Sunday, May 26, 2019

Strauss On Rousseau’s View of Man

Leo Strauss sees Rousseau as a modern Epicurean, an atheistic and materialistic thinker. On Rousseau’s Second Discourse (The Discourse on the Origin of Inequality), Strauss makes the following comment in his book Natural Right and History (Chapter 6: “The Crisis of Modern Natural Right”):

"The Second Discourse is meant to be a “history” of man. That history is modeled on the account of the fate of the human race which Lucretius gave in the fifth book of his poem. But Rousseau takes that account out of its Epicurean context and puts it into a context supplied by modem natural and social science. Lucretius had described the fate of the human race in order to show that that fate can be perfectly understood without recourse to divine activity. The remedies for the ills which he was forced to mention, he sought in philosophic withdrawal from political life. Rousseau, on the other hand, tells the story of man in order to discover that political order which is in accordance with natural right. Furthermore, at least at the outset, he follows Descartes rather than Epicurus: he assumes that animals are machines and that man transcends the general mechanism, or the dimension of (mechanical) necessity, only by virtue of the spirituality of his soul. Descartes had integrated the "Epicurean" cosmology into a theistic framework: God having created matter and established the laws of its motions, the universe with the exception of man's rational soul has come into being through purely mechanical processes; the rational soul requires special creation because thinking cannot be understood as a modification of moved matter; rationality is the specific difference of man among the animals. Rousseau questions not only the creation of matter but likewise the traditional definition of man. Accepting the view that brutes are machines, he suggests that there is only a difference of degree between men and the brutes in regard to understanding or that the laws of mechanics explain the formation of ideas. It is man's power to choose and his consciousness of his freedom which cannot be explained physically and which proves the spirituality of his soul."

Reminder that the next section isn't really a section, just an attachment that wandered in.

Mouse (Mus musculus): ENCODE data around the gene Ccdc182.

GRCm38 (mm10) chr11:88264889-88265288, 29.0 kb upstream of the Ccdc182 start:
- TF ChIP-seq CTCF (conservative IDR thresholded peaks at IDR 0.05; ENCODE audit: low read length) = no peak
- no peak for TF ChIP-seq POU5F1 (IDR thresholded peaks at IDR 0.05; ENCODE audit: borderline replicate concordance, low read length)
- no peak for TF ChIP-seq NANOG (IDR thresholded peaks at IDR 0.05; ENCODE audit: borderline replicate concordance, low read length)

Like Lucretius, Rousseau viewed man as naturally independent, self-sufficient, limited in his desires and, therefore, happy. He saw society as the creator of all the artificial desires and false opinions which gave rise to conflict and misery. Both Lucretius and Rousseau had a non-teleological view of man’s passage from nature into history.

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